Why McDonald's "Create Your Taste" Might Be a Great Idea After All

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McDonald's is allowing diners to customize sandwiches with "Create Your Taste." Credit: McDonald's Corporation.

The next time you set foot in your friendly neighborhood McDonald's , you might be greeted with a new way to order exactly what you want. Starting in 2015, McDonald's is bringing "Create Your Taste" kiosks to more than 2,000 of its U.S. restaurants.

That's a relatively small slice of the more than 14,000 domestic locations in operation today. But considering only four restaurants in Southern California featured the ordering platform at the start of this month, it represents a massive stateside expansion for the new system.

What is McDonald's trying to fix?
McDonald's goal is clear: By embracing the higher-quality concept -- keep in mind it rankeddead lastin a recent Consumer Reports burger taste survey behind 20 other leading chains -- the fast-food behemoth hopes to reverse its seven-month streak of global comparable-store sales declines.

That underperformance has come amid a shift in consumer preferences toward more expensive fast-casual chains such asChipotle Mexican Grill, which allows diners to fully customize their meals through a quick assembly line-style approach. For perspective, Chipotle achieved a stunning 19.8% jump in comparable-store sales during its most recent quarter.

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Just like it sounds, Create Your Taste allows walk-in diners to use a touchscreen interface to customize their burger or chicken sandwich with premium ingredients including guacamole, tortilla strips, grilled pineapple, thick sliced bacon, brioche buns, and -- undoubtedly much to the delight of Royal Red RobinBurger fans -- even fried eggs. The sandwich is then hand-delivered by a McDonald's employee to your table, open-faced in a polished wire basket.

Unsurprisingly, however, that premium experience does not come cheap. A customized burger with a drink and fries will generally cost a few dollars more than its typical Value Meal counterpart. Such orders also typically take four to seven minutes to prepare-- practically an eternity in the quick-service restaurant world. That seems particularly contradictory when you remember McDonald's only recently toyed with the idea of guaranteed 60-second orders to appease today's fickle, time-sensitive diners.

"Built by you. Made by us. Worth the wait."
While it might seem at first like McDonald's is grasping at straws with Create Your Taste, when you dig deeper there's an undeniable sense the company could actually be onto something.

First, McDonald's is one of the few global chains that enjoys the luxury of operatingso manylocations that even this 2,000-restaurant rollout can be implemented without undue risk to its broader business. At the same time, this initial push is large enough that any early success could have a material positive influence on McDonald's results and should give it valuable feedback regarding Create Your Taste's viability on a broad scale.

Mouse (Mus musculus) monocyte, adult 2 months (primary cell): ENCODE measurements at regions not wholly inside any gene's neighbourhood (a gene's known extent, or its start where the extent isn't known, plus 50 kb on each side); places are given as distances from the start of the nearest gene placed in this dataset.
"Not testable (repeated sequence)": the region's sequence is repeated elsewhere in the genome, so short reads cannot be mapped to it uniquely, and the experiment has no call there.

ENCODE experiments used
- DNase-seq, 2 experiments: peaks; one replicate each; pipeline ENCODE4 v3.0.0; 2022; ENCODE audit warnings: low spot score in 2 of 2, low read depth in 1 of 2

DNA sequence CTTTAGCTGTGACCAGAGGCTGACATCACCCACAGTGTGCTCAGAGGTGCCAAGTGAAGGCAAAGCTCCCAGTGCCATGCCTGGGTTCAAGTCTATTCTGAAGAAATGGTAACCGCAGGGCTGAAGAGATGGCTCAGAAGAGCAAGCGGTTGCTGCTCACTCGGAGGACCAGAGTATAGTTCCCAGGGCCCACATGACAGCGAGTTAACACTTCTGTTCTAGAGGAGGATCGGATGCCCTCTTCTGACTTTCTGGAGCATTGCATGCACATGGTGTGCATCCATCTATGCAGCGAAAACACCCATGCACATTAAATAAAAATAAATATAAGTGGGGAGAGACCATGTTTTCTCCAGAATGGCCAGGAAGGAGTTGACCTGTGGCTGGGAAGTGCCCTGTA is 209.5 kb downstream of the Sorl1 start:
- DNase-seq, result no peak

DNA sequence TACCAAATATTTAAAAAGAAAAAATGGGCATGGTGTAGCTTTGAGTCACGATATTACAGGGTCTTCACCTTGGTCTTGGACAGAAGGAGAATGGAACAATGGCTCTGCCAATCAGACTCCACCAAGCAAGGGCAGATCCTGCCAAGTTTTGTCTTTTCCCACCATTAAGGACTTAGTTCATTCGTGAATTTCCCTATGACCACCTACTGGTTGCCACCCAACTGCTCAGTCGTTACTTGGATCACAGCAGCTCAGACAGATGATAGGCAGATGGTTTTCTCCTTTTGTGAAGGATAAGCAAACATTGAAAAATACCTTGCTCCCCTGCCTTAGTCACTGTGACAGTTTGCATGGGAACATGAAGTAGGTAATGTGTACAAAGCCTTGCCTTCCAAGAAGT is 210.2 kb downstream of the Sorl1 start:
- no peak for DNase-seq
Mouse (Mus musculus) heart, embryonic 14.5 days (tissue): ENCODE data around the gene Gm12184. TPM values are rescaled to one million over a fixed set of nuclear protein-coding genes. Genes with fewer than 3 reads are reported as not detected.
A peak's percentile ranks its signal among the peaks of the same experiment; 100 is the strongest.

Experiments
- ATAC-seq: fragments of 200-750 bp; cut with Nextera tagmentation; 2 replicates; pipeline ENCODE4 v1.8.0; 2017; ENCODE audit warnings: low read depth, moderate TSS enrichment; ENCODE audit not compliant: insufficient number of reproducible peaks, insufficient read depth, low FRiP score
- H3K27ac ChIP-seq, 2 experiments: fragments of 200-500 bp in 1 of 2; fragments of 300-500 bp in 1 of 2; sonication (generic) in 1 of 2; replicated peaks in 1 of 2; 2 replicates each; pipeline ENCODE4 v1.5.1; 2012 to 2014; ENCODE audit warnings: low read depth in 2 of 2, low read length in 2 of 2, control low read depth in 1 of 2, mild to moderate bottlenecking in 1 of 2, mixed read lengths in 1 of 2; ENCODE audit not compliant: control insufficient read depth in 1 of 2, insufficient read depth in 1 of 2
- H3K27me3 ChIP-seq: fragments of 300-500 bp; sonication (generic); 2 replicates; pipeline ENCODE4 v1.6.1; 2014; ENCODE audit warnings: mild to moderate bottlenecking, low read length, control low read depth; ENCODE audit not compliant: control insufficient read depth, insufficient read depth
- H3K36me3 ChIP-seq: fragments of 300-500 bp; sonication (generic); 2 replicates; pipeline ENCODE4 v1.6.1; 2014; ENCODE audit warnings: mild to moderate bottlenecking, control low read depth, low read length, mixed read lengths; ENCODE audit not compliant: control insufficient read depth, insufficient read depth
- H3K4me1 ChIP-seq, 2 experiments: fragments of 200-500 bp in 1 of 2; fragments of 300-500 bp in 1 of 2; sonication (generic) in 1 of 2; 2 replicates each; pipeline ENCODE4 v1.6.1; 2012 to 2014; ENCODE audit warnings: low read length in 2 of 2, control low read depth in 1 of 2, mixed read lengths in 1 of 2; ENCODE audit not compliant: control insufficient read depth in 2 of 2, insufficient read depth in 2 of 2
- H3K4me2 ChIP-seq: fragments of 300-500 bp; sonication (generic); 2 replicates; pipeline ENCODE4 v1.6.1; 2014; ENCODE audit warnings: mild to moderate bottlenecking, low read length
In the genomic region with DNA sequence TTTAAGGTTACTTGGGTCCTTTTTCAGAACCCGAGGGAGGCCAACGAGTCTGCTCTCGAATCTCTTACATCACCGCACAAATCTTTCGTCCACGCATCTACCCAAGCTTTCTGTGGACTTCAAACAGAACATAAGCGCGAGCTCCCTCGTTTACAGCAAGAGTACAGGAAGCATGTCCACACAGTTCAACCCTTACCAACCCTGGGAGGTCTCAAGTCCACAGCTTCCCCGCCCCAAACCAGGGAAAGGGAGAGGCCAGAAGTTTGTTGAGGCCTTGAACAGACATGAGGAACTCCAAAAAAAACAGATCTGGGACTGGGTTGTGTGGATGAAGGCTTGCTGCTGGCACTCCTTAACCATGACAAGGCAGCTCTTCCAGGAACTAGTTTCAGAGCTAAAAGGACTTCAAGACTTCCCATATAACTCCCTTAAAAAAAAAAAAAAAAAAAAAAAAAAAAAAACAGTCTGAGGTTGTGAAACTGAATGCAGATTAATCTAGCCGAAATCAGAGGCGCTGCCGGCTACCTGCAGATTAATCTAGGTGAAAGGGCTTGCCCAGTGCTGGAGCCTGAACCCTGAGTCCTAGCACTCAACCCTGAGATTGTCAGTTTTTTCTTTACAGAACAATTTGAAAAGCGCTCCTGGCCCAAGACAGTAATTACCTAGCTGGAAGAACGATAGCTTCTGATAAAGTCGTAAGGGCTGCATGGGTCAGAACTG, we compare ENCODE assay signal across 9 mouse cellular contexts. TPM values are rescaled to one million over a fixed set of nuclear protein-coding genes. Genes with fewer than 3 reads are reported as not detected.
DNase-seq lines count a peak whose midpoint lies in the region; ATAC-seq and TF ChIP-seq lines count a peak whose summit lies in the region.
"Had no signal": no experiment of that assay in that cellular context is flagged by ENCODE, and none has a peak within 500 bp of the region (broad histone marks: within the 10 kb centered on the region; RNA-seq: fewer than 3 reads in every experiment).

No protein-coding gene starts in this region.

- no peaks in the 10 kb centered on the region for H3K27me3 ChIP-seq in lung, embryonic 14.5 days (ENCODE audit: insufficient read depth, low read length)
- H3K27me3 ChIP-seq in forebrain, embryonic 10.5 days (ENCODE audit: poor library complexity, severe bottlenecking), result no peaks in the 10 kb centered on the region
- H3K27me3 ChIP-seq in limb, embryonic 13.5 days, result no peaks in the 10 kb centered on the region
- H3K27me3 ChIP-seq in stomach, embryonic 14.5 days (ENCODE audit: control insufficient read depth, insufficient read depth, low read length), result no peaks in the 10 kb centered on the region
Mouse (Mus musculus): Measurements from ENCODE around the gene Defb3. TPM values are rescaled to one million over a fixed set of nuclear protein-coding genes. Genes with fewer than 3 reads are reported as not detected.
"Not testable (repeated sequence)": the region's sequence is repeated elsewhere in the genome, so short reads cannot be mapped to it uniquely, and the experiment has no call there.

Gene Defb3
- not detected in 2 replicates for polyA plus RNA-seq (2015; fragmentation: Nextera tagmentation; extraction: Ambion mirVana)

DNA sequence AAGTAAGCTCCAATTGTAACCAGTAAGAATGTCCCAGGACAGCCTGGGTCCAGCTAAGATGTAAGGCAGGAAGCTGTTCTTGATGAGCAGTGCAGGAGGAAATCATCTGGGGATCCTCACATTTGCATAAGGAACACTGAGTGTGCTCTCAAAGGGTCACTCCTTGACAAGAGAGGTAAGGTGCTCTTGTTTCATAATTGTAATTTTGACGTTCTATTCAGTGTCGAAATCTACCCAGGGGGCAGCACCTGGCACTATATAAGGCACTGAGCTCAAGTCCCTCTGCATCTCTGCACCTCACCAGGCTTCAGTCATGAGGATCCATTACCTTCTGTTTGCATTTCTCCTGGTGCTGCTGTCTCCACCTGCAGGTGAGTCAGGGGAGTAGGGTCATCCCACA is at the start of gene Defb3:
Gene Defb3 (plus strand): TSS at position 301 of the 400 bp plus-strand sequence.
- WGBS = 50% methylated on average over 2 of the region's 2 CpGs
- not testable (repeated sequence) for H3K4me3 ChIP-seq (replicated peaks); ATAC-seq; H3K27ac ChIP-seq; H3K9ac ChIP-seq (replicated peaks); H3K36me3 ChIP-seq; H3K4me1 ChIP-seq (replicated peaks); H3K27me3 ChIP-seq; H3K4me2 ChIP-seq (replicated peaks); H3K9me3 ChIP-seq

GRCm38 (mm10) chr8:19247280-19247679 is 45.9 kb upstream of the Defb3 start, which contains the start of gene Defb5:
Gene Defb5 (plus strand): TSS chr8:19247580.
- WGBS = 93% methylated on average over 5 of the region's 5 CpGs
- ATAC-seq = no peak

Second, McDonald's is not abandoning its existing menu, which is going through a much-needed simplification to reduce prep mistakes and improve order times for traditional tickets. Some skeptics have noted Create Your Taste won't fit in smaller McDonald's locations, because it requires a separate assembly area. However, that doesn't particularly matter as many of those smaller locations overwhelmingly rely on drive-thru orders, which are dominated by rushed diners who aren't necessarily at risk of defecting to the walk-in fast-casual chains that are inflicting pain on McDonald's in the first place.

What's more, the location expansion indicates Create Your Taste has shown promise in the relatively small-scale test McDonald's has employed to date. That test included not just the Southern California restaurants but also a handful of locations in Australia, where McDonald's is already rolling out the program for each of its 900 plus regional locations.

"Feedback on our new Create Your Taste range and our table service has been phenomenal," said McDonald's Australia CEO Andrew Gregory in October. "We are looking forward to rolling out the concept around the country in the coming months."

Sure enough, McDonald's said earlier this month the positive performance of its Australia stores helped offset broader comparable sales declines in its APMEA region.

All things considered, while industry watchers' concerns have understandably resulted in mostly negative publicity so far, I'm convinced we should not rule out the possibility that Create Your Taste might be agreatidea.

The article Why McDonald's "Create Your Taste" Might Be a Great Idea After All originally appeared on Fool.com.

Steve Symington has no position in any stocks mentioned. The Motley Fool recommends Chipotle Mexican Grill and McDonald's. The Motley Fool owns shares of Chipotle Mexican Grill. Try any of our Foolish newsletter services free for 30 days. We Fools may not all hold the same opinions, but we all believe that considering a diverse range of insights makes us better investors. The Motley Fool has a disclosure policy.